His mouth is inherently alarming. Kinjou is used to vampires and werewolves and hasn’t yet seen someone with fangs that dominate their mouth in quite that way. Makishima politely picks his food into small pieces as he eats rather than really using them. He probably could kill a man with one bite if he aimed well, but he doesn’t strike Kinjou as the type to try it. Maybe if he were truly desperate, but it’s Kinjou’s job to make sure he’s not pushed to that.

Makishima is a tailor by trade. He had managed to strike up a deal with one of the wealthiest merchants in the seven cities. The man had made up his mind that one of his daughters would marry into nobility, which led to a lot of currying favor and polishing their public image which inevitably led to a lot of high fashion and eventually that led to Makishima, who had leapt at the offer of the finest workshop and materials and never having to beg for work again.

His shirt fits like a sack that’s been slit down both sides and tied at the waist to accommodate his arms, and he only offers a fluid shrug when Kinjou asks if he never had a chance to make anything for himself.

Kinjou would like to believe Makishima getting overlooked was an accident, but he’s also sure most of the household knew exactly who, what, and where he was. Frankly he’s offended on Makishima’s behalf that no one thought to tell him what was happening, no matter how abruptly the staff was cleared out. It quickly becomes obvious he’s been made into a squatter through no fault of his own.

“So what did I miss?”

“Your patron went bankrupt. Almost everything has been claimed by creditors at this point.”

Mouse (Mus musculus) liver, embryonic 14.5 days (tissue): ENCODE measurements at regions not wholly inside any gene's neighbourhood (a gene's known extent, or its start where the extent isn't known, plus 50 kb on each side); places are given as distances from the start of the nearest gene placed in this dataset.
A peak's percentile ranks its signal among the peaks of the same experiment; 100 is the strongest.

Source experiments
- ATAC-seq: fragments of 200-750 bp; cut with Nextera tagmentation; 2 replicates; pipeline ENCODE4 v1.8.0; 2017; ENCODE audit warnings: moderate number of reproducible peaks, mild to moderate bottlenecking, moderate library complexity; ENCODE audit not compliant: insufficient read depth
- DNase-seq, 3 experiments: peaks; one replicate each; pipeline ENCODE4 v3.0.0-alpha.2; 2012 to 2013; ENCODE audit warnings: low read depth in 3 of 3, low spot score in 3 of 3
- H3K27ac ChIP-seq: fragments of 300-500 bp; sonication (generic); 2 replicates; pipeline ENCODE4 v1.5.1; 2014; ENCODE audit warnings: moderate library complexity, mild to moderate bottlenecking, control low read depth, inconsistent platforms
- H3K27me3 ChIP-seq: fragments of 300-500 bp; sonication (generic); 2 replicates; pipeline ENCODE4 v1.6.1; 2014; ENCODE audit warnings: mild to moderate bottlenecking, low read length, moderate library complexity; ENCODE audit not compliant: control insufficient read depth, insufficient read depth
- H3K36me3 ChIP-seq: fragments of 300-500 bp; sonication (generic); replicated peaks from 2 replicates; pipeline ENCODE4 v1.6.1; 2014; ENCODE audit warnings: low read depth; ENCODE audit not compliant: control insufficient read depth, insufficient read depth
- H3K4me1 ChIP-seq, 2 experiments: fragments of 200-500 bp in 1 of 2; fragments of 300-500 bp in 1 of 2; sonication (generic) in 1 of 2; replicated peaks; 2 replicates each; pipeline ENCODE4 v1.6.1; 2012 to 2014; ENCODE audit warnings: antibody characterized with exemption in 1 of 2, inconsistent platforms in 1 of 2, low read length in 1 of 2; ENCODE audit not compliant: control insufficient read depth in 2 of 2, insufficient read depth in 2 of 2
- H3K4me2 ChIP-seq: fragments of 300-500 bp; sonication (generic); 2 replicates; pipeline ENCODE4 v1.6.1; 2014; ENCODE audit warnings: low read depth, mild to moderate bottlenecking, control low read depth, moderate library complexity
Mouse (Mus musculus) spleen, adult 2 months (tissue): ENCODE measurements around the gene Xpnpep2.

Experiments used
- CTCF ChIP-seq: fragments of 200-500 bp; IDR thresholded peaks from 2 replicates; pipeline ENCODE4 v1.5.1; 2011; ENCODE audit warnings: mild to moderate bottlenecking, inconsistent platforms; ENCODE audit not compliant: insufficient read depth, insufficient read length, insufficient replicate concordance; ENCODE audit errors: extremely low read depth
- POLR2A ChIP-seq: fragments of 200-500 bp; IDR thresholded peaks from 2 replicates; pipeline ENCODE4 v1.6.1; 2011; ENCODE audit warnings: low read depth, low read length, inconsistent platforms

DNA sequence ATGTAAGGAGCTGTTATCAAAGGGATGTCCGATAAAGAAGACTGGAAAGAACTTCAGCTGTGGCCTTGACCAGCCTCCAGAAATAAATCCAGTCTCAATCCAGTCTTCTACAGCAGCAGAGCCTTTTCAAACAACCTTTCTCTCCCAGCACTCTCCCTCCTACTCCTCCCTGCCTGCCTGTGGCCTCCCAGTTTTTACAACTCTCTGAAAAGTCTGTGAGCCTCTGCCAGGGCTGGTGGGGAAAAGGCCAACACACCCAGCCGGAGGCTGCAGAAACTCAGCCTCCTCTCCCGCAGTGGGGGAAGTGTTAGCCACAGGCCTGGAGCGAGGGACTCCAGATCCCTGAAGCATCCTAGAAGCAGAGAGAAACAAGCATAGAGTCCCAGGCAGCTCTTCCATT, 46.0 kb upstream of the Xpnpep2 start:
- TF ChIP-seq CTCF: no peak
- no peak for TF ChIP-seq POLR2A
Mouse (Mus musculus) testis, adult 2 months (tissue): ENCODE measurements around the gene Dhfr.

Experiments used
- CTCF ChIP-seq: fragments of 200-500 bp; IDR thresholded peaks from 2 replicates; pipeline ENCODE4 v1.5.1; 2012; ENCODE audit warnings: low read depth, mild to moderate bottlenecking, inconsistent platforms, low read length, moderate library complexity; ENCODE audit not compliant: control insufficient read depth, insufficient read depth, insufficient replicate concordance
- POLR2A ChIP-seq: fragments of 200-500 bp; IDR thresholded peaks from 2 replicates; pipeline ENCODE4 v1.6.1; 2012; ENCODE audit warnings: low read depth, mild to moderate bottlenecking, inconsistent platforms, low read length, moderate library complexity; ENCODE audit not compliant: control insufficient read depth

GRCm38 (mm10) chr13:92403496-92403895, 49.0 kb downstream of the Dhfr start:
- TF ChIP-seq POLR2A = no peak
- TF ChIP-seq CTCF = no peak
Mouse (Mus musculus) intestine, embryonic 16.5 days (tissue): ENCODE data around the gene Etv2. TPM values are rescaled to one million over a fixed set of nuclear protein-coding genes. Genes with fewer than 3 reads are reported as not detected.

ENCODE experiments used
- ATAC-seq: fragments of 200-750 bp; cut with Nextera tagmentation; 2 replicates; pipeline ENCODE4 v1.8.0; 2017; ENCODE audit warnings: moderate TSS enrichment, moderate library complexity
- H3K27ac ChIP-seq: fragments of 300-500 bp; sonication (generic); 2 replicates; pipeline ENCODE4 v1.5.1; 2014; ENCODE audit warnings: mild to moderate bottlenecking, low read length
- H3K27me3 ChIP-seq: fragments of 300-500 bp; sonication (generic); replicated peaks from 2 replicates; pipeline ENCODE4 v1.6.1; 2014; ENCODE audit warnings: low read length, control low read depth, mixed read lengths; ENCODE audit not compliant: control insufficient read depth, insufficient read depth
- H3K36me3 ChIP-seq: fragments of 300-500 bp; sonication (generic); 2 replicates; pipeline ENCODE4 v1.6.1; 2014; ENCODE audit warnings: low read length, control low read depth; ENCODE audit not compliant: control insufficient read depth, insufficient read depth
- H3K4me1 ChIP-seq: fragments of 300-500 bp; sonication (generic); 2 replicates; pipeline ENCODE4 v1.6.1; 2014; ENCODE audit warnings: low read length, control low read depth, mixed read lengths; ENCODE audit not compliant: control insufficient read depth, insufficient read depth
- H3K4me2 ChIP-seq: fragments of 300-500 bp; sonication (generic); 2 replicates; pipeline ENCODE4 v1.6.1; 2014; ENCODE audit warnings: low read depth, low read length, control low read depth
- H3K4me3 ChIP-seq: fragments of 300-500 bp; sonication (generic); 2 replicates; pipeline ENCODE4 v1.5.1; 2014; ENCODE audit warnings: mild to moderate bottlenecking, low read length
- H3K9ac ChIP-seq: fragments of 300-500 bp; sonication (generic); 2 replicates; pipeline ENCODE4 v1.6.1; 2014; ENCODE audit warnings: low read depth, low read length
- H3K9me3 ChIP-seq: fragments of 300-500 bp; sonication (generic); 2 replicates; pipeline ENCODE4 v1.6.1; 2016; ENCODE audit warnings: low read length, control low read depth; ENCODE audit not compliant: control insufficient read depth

“Huh.”

“And then someone called on me to relocate you so they can remove the rest of the furniture before auctioning the property. If you don’t mind, I’m sure I can help you find somewhere better to set up shop.”

“Kuha!” It’s definitely a laugh this time. At least that’s something.

Kinjou escorts Makishima out with every bit of dignity he deserves. He ignores the all-too-familiar protests that he’s supposed to fight the monster, not defend them. He’s done his job to the letter, after all.


Most of Makishima’s equipment doesn’t technically belong to him, but his previous employer also owes him enough back pay to furnish his own shop. Kinjou calls in a few favors and salvages as much as he can.

Makishima makes new clothes for himself first, ones that will comfortably fit his arms. Everything is in clashing colors and patterns. Kinjou assumes that’s because he’s working with scraps, though he’s later proven wrong about that.

He’s spectacularly handsome the first time Kinjou sees him in a shirt and jacket cut to fit him.